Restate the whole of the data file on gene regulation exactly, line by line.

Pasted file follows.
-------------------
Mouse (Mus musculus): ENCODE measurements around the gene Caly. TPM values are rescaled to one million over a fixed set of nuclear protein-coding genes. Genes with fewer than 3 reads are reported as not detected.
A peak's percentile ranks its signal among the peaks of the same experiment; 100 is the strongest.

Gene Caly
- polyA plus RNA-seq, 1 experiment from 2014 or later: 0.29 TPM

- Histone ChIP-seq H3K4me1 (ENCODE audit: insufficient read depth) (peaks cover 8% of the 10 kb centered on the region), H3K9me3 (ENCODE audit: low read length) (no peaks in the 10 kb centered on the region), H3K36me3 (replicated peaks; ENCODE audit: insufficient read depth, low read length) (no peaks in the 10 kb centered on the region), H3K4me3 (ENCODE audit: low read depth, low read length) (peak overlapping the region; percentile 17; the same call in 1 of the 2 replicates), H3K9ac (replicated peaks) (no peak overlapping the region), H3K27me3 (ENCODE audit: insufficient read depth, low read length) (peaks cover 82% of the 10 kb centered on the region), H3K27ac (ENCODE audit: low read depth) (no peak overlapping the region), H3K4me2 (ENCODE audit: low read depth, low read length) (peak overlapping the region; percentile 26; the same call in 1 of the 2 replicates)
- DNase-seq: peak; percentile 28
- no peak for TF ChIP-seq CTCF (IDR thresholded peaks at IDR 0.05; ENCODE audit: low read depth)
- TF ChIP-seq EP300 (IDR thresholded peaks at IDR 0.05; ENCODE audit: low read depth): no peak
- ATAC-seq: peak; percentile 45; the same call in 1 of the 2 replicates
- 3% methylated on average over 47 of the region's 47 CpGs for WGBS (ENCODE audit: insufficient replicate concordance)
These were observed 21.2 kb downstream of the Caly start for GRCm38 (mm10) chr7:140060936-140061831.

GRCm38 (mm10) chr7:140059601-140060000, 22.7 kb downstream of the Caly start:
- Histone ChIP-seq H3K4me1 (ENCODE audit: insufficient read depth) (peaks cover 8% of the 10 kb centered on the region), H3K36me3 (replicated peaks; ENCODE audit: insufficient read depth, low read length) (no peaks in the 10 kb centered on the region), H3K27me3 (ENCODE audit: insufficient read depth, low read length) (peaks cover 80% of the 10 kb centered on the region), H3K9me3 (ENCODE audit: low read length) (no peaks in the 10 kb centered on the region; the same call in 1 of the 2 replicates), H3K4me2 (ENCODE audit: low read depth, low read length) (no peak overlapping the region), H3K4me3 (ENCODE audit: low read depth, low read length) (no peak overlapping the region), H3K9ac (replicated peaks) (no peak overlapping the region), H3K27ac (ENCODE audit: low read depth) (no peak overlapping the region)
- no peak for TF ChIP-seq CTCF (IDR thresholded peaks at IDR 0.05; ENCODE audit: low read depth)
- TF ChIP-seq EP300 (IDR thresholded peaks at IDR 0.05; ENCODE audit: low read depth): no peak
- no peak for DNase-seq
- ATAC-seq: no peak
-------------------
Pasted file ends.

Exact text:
Mouse (Mus musculus): ENCODE measurements around the gene Caly. TPM values are rescaled to one million over a fixed set of nuclear protein-coding genes. Genes with fewer than 3 reads are reported as not detected.
A peak's percentile ranks its signal among the peaks of the same experiment; 100 is the strongest.

Gene Caly
- polyA plus RNA-seq, 1 experiment from 2014 or later: 0.29 TPM

- Histone ChIP-seq H3K4me1 (ENCODE audit: insufficient read depth) (peaks cover 8% of the 10 kb centered on the region), H3K9me3 (ENCODE audit: low read length) (no peaks in the 10 kb centered on the region), H3K36me3 (replicated peaks; ENCODE audit: insufficient read depth, low read length) (no peaks in the 10 kb centered on the region), H3K4me3 (ENCODE audit: low read depth, low read length) (peak overlapping the region; percentile 17; the same call in 1 of the 2 replicates), H3K9ac (replicated peaks) (no peak overlapping the region), H3K27me3 (ENCODE audit: insufficient read depth, low read length) (peaks cover 82% of the 10 kb centered on the region), H3K27ac (ENCODE audit: low read depth) (no peak overlapping the region), H3K4me2 (ENCODE audit: low read depth, low read length) (peak overlapping the region; percentile 26; the same call in 1 of the 2 replicates)
- DNase-seq: peak; percentile 28
- no peak for TF ChIP-seq CTCF (IDR thresholded peaks at IDR 0.05; ENCODE audit: low read depth)
- TF ChIP-seq EP300 (IDR thresholded peaks at IDR 0.05; ENCODE audit: low read depth): no peak
- ATAC-seq: peak; percentile 45; the same call in 1 of the 2 replicates
- 3% methylated on average over 47 of the region's 47 CpGs for WGBS (ENCODE audit: insufficient replicate concordance)
These were observed 21.2 kb downstream of the Caly start for GRCm38 (mm10) chr7:140060936-140061831.

GRCm38 (mm10) chr7:140059601-140060000, 22.7 kb downstream of the Caly start:
- Histone ChIP-seq H3K4me1 (ENCODE audit: insufficient read depth) (peaks cover 8% of the 10 kb centered on the region), H3K36me3 (replicated peaks; ENCODE audit: insufficient read depth, low read length) (no peaks in the 10 kb centered on the region), H3K27me3 (ENCODE audit: insufficient read depth, low read length) (peaks cover 80% of the 10 kb centered on the region), H3K9me3 (ENCODE audit: low read length) (no peaks in the 10 kb centered on the region; the same call in 1 of the 2 replicates), H3K4me2 (ENCODE audit: low read depth, low read length) (no peak overlapping the region), H3K4me3 (ENCODE audit: low read depth, low read length) (no peak overlapping the region), H3K9ac (replicated peaks) (no peak overlapping the region), H3K27ac (ENCODE audit: low read depth) (no peak overlapping the region)
- no peak for TF ChIP-seq CTCF (IDR thresholded peaks at IDR 0.05; ENCODE audit: low read depth)
- TF ChIP-seq EP300 (IDR thresholded peaks at IDR 0.05; ENCODE audit: low read depth): no peak
- no peak for DNase-seq
- ATAC-seq: no peak